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Since ERRORLEVEL is an environment variable isn't it possible that its value can be changed before I get a chance to check it in my batch file?

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%ERRORLEVEL% IS reliable for everybody who plays by its rules. Who indeed frequently is unreliable in this game is usually the user not playing by the rules... (I don't blame the user though -- the rules which Microsoft set here are very obscure.) –  Kurt Pfeifle Aug 11 '10 at 17:45

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Environment variables belong to the current "process" so they can't be changed from outside. Provided you check the error level after the relevant command in your batch file, you should be checking the right value.

You can confirm this by opening up two command windows and entering into the first:

c:> set errorlevel=7

and then the second:

c:> set errorlevel=9

then go back to the first and:

c:> echo %errorlevel%
7

You should be very careful about setting the errorlevel environment variable by the way. That particular variable is a special one in that, when you haven't set it specifically, it will automatically serve up the return code from the previous program.

Setting it explicitly overrides this behaviour, and the only way to recover is to either use if errorlevel N instead of the environment variable (it bypasses the environment variable), or use set errorlevel= to remove the override.

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@paxdiable: what you say about the %errorlevel% environment variable is true for any (env)variable you set in one cmd.exe window. It will never automagically appear in any other already opened cmd.exe window. –  Kurt Pfeifle Aug 11 '10 at 18:01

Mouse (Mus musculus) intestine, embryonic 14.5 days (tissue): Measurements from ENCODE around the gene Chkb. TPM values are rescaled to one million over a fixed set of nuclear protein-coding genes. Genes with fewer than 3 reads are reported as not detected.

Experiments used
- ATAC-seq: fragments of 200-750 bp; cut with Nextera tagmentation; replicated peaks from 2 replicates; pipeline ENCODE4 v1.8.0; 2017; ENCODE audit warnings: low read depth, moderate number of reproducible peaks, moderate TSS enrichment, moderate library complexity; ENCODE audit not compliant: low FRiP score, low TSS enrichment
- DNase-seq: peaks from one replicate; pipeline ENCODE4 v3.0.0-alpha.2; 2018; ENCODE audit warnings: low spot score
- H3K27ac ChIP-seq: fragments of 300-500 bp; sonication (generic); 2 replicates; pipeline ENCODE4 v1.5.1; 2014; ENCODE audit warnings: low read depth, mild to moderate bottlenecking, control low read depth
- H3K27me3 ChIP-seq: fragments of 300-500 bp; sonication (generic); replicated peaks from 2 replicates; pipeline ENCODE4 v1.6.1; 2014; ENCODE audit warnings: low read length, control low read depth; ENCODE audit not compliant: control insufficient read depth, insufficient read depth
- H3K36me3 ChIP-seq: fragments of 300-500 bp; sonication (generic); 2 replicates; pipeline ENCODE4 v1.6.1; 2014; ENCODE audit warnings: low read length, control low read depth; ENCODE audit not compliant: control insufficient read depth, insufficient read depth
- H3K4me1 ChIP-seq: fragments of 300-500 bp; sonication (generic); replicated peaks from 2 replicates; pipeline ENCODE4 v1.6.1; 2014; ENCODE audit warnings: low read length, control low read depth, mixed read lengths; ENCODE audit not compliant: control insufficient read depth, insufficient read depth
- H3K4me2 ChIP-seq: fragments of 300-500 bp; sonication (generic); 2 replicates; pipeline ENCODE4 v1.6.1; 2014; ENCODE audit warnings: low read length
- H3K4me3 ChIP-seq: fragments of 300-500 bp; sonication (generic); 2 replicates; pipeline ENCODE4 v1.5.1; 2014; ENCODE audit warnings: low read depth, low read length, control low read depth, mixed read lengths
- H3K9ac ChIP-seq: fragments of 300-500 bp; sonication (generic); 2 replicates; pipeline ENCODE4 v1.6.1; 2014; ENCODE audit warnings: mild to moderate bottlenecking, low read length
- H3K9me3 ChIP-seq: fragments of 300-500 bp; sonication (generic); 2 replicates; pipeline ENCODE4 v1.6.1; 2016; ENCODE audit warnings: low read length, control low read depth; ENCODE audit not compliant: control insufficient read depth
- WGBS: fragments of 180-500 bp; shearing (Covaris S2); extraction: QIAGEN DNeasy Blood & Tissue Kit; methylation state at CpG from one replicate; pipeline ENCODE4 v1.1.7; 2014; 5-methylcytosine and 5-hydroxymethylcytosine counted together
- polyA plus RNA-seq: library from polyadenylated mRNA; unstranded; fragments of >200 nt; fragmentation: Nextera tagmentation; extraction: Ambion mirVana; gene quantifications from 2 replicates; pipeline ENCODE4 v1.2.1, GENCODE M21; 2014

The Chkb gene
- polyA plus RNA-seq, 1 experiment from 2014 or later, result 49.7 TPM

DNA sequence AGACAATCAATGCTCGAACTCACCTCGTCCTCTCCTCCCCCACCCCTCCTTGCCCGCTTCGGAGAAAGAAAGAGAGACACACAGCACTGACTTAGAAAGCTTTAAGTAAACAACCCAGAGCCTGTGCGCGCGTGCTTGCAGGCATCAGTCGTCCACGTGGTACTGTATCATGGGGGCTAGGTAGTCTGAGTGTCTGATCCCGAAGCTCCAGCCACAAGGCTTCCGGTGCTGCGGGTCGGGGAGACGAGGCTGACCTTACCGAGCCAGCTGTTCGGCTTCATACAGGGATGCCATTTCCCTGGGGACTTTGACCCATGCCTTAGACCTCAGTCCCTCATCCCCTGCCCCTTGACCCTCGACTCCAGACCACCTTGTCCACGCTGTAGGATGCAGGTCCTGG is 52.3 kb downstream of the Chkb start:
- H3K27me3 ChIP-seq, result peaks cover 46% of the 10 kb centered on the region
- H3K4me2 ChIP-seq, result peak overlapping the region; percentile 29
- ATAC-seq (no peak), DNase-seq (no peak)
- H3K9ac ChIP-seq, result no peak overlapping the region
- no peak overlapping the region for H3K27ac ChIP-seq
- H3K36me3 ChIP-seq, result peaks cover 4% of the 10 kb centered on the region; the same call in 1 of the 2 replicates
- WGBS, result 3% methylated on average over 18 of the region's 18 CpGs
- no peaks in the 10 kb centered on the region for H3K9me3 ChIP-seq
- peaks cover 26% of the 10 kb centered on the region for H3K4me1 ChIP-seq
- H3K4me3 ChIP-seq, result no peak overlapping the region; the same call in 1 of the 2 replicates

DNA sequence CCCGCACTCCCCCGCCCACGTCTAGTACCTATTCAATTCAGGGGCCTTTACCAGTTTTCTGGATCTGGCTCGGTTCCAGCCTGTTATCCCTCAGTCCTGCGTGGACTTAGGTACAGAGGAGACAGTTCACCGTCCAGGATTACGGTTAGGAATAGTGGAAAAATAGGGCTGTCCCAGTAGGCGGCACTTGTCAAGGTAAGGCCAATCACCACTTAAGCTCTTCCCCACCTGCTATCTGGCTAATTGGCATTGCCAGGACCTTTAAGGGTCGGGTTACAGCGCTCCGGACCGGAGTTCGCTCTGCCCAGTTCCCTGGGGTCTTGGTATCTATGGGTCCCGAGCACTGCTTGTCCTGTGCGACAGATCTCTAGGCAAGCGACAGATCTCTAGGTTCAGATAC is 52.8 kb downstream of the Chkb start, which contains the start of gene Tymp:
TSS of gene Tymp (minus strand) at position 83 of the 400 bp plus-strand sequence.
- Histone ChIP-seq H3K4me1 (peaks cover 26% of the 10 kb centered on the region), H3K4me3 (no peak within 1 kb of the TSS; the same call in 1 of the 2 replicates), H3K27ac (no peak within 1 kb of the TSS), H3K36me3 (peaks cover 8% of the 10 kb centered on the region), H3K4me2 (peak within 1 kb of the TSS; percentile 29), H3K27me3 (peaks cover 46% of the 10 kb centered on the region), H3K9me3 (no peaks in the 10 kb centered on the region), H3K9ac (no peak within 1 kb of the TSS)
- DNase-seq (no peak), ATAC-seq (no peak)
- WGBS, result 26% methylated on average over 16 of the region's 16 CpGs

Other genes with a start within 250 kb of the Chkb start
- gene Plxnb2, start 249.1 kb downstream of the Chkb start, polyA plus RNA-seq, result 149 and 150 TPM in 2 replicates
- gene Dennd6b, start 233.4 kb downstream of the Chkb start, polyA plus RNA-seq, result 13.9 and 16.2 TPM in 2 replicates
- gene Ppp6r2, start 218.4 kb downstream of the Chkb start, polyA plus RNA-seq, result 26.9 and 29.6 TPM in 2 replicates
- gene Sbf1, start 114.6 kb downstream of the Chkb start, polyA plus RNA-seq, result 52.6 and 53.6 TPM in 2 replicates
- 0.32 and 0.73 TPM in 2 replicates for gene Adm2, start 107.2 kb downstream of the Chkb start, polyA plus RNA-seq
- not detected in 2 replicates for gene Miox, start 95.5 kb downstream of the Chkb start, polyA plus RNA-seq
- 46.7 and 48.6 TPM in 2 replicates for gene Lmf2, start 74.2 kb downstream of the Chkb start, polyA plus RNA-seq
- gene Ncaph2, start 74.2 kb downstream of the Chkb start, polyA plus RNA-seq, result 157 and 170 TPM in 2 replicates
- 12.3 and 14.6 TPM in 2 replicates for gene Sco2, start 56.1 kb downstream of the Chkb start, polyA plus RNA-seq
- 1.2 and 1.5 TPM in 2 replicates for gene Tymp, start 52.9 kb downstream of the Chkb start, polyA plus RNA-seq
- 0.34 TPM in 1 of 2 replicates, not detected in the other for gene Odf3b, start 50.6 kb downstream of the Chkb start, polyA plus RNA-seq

Yes, that's correct. When I said errorlevel was special, that wasn't the aspect I was talking about. No env-var jumps from process to process. I was just warning against setting errorlevel specifically since it has special behaviour normally, which setting it prevents. –  paxdiablo Aug 11 '10 at 22:39

%errorlevel% (it is not really case sensitive) is a very special environment variable. It is not at all meant for setting by users or inside batch scripts.

Also, you may run into the problem that you execute the call set errorlevel=15 but the very fact that you successfully executed the set command, may have reset the %errorlevel% you're expecting to now evaluete 0.

Should you need it

The only "legal" way to evaluate the %errorlevel% environment variable is using repeated if errorlevel statements:

if errorlevel 0 do somecommand
if errorlevel 1 do somethingelse
...
if errorlevel 255 do lastalternative

everything else is dangerous. If you indeed need to use the current %errorlevel% a few lines later, then use something like

if errorlevel 0 do set myerrorlevel=0 

and then readout %myerrorlevel%...

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if errorlevel X will be true for errorlevel >= X, so parsing from 0 to 255 will result in always doing what's 0's command. Should be parsed 255 to 0 (from mod flag, not my comment..) –  Jeff Atwood Jan 8 '11 at 11:39

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